Article

The prevalence of distal and proximal gastroesophageal reflux in patients awaiting lung transplantation.

Department of Surgery, University of California San Francisco, San Francisco, CA 94143-0790, USA.
Annals of Surgery (Impact Factor: 7.19). 11/2006; 244(4):491-7. DOI: 10.1097/01.sla.0000237757.49687.03
Source: PubMed

ABSTRACT To determine the prevalence and proximal extent of gastroesophageal reflux (GERD) in patients awaiting lung transplantation.
GERD has been postulated to contribute to accelerated graft failure in patients who have had lung transplantations. However, the prevalence of reflux symptoms, esophageal motility abnormalities, and proximal esophageal reflux among patients with end-stage lung disease awaiting lung transplantation are unknown.
A total of 109 patients with end-stage lung disease awaiting lung transplantation underwent symptomatic assessment, esophageal manometry, and esophageal pH monitoring (using a probe with 2 sensors located 5 and 20 cm above the lower esophageal sphincter).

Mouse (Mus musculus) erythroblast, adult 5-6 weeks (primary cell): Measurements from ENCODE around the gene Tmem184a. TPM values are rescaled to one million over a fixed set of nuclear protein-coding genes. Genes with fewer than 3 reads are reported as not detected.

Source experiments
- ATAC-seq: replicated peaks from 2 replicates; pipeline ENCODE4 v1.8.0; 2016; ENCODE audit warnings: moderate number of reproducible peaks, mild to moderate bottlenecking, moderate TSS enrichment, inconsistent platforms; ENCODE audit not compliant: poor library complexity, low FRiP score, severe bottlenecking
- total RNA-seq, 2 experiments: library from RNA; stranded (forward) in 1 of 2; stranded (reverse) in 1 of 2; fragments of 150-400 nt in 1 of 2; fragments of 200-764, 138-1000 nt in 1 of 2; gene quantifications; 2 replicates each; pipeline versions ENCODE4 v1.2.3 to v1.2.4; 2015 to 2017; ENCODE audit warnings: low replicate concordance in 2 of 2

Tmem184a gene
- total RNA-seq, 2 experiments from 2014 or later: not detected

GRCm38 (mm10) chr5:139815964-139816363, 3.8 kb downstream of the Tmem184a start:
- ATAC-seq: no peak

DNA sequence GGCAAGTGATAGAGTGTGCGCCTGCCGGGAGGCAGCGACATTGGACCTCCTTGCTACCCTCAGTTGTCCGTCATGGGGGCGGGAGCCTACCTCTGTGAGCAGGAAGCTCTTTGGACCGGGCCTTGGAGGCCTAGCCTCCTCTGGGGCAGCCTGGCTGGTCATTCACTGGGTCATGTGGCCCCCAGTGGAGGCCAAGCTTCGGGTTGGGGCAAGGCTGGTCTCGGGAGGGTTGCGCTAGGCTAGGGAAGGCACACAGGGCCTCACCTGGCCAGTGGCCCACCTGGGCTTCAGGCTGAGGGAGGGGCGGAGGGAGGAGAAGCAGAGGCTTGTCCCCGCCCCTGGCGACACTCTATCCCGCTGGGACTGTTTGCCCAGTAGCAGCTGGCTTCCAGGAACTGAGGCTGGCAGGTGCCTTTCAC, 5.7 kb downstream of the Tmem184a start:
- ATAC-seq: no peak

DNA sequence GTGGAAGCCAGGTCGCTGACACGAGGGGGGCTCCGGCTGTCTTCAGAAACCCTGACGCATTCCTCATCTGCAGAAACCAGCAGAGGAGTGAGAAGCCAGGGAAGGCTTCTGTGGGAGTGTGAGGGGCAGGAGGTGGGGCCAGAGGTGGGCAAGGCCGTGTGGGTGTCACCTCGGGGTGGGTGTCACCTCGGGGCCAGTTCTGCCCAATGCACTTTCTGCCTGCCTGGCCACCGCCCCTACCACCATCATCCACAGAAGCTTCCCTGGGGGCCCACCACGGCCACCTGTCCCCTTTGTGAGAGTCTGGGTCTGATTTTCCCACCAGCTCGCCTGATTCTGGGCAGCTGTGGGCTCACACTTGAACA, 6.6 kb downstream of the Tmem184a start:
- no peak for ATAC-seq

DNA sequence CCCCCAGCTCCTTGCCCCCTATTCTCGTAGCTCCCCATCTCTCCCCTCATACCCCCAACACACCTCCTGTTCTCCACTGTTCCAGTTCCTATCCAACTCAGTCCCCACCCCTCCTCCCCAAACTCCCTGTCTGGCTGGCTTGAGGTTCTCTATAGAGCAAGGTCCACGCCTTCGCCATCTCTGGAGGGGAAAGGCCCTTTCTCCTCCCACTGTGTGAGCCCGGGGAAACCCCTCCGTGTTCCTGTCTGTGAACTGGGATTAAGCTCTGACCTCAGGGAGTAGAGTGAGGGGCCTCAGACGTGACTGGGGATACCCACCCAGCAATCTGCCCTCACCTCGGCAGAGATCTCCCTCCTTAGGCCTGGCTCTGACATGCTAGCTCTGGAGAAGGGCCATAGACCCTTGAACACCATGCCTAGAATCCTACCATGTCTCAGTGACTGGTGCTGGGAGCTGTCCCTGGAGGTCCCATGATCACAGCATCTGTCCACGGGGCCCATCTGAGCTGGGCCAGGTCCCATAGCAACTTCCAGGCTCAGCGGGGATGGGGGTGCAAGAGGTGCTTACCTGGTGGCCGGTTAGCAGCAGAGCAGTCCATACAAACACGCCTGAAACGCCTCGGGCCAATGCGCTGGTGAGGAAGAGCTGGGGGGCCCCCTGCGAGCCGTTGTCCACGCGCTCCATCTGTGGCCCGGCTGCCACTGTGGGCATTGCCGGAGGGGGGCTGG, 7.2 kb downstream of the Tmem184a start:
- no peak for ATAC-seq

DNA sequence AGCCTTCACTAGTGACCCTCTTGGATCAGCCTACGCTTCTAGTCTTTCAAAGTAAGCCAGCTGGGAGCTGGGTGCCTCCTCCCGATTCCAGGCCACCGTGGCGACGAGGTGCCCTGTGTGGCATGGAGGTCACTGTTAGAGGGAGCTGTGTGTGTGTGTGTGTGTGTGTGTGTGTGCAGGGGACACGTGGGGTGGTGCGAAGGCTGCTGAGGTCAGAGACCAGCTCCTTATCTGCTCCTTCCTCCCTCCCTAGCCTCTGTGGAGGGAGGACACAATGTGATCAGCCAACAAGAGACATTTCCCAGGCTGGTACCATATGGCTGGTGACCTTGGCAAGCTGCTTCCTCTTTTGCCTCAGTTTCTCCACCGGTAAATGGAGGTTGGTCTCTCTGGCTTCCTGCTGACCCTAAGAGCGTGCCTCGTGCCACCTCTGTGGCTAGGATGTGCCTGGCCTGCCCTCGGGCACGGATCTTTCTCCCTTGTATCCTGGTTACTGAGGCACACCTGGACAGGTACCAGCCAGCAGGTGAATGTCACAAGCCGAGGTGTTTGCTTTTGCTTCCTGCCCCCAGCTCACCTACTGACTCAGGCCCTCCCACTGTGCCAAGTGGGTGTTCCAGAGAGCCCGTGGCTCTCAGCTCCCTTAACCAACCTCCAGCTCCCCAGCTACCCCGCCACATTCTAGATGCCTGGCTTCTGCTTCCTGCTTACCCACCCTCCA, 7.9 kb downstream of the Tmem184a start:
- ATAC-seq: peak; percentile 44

Reflux symptoms were not predictive of the presence of reflux (sensitivity, 67%; specificity, 26%). Esophageal manometry showed a high prevalence of a hypotensive lower esophageal sphincter (55%) and impaired esophageal peristalsis (47%) among patients with reflux. Distal reflux was present in 68% of patients and proximal reflux was present in 37% of patients.
These data show that in patients with end-stage lung disease: 1) symptoms were insensitive and nonspecific for diagnosing reflux; 2) esophageal motility was frequently abnormal; 3) 68% of patients had GERD; 4) in 50% of the patients with GERD, acid refluxed into the proximal esophagus. We conclude that patients with end-stage lung disease should be screened with pH monitoring for GERD.

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